The South African Social Security Agency (Sassa) will for the first time make electronic payments to approximately two million social grant beneficiaries through its new corporate Postbank account on February 1, instead of through Grindrod Bank, GroundUp reports.
Postbank is the banking division of the Post Office, which signed a deal with Sassa last year to pay social grants from April 1, this year. Grindrod is the banking partner of Cash Paymaster Services (CPS), which currently pays social grants.
The Post Office will assist Sassa with the management of social grants, including electronic payments, but not cash payments.
Cash payments — at a CPS cash point or through a retailer — will not be managed by the Post Office at this stage. Sassa has invited bidders for the cash payments. Bidders have until the end of this week to apply.
CPS’s current grant payment contract with Sassa, which began in February 2012, was declared invalid by the Constitutional Court in 2014. The court allowed CPS to continue paying grants until March 2018 so that Sassa could appoint a new service provider. In time, Sassa was expected to take over the payment system itself. Meanwhile, the court ordered Sassa to submit regular reports on progress.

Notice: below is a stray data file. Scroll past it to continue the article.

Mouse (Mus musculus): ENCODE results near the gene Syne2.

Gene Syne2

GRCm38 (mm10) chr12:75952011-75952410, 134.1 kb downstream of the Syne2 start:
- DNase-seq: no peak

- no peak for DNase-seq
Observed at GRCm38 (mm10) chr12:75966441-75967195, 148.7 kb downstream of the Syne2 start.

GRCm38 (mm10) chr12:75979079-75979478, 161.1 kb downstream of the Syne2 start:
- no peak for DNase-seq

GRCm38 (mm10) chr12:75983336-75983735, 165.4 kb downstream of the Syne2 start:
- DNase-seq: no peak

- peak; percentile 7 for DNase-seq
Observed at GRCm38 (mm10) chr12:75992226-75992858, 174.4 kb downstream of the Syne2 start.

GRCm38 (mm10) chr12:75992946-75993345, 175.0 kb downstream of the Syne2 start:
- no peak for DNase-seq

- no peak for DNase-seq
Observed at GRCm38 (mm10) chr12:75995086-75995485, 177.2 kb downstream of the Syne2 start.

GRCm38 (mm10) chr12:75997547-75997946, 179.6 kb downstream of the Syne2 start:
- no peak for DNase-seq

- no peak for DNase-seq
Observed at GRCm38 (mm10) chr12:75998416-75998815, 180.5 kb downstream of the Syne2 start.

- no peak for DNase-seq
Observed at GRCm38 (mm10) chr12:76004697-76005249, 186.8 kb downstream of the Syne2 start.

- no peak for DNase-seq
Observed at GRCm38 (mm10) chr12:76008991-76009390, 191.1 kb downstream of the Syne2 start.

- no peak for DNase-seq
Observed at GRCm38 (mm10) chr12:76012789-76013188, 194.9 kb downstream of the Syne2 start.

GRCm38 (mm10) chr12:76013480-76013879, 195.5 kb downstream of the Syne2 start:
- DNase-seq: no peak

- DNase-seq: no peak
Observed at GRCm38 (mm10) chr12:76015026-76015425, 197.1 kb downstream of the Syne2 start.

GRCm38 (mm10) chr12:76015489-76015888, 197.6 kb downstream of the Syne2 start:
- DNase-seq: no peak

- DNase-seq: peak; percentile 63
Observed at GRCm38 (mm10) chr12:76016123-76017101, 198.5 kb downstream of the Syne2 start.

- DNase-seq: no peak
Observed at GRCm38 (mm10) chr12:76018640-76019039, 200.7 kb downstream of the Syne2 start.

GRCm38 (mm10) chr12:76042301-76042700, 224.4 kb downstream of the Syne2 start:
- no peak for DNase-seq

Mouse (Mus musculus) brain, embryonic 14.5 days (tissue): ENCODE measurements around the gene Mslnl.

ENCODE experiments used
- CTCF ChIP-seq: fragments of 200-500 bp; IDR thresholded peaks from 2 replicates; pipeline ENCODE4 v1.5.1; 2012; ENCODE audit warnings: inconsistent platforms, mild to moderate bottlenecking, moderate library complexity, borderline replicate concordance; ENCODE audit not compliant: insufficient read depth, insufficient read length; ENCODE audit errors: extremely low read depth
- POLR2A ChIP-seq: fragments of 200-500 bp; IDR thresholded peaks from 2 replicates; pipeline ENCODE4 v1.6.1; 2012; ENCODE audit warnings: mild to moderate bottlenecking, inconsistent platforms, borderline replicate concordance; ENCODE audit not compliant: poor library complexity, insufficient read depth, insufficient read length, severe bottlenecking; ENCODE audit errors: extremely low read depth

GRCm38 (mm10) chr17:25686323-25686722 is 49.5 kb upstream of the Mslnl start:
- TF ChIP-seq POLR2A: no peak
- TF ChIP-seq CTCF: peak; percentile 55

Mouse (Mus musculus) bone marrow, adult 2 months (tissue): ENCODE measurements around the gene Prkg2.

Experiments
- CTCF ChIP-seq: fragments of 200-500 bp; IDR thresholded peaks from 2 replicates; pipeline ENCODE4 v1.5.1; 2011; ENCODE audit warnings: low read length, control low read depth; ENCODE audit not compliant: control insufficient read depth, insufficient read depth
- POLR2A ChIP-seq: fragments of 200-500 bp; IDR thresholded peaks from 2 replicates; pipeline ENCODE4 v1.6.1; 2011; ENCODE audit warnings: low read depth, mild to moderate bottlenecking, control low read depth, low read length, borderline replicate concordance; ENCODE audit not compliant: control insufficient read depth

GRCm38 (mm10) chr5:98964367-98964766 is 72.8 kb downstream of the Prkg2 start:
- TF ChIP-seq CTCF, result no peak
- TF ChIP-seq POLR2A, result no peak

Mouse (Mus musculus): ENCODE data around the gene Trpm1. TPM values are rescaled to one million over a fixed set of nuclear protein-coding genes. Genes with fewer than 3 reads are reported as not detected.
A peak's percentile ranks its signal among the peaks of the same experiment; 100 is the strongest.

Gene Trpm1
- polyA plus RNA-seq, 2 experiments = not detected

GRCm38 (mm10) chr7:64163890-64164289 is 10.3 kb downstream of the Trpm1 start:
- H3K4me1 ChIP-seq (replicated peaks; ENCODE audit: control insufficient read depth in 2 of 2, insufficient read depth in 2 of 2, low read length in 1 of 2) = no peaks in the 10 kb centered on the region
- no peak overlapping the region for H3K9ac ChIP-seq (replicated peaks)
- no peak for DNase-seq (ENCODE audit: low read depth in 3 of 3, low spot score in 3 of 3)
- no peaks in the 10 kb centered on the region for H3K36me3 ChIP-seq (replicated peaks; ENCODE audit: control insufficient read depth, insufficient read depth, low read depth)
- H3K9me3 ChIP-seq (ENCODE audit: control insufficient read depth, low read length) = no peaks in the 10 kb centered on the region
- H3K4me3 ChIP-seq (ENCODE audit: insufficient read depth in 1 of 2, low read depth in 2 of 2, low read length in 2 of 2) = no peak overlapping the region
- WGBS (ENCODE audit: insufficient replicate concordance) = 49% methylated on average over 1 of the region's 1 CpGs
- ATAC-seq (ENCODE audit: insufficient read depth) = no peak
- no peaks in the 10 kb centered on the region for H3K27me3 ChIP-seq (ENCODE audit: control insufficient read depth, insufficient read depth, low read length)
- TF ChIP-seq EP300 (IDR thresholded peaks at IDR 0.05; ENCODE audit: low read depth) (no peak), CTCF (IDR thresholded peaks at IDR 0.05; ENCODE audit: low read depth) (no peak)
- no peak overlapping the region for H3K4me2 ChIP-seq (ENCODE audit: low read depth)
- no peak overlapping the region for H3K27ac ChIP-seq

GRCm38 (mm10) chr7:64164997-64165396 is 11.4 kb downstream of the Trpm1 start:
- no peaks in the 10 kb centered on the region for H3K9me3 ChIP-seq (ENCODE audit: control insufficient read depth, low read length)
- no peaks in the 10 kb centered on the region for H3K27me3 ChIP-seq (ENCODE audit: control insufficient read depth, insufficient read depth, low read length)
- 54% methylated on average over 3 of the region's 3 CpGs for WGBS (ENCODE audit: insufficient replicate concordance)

Late last year, the Inter-ministerial Committee announced that an agreement between Sassa and Post Office to take over from CPS. Post Office has since submitted its progress report to the Constitutional Court in taking over the payment of social grants from 1 April.
But it remained silent on contingency measures should it not be able to execute its plan with the Post Office in time.
This despite Sassa’s lawyers writing to the court last month asking for yet another extension of its contract with current service provider CPS.
In its first progress report to the court since announcing its grand plan for the takeover of social grants a month ago, Sassa says it’s initiated a number of processes.
This includes providing the Post Office with information to open bank accounts for beneficiaries.
As from next month, some two million beneficiaries will be paid directly into their private bank accounts.
Treasury, meanwhile, is negotiating with banks for low-cost accounts for beneficiaries.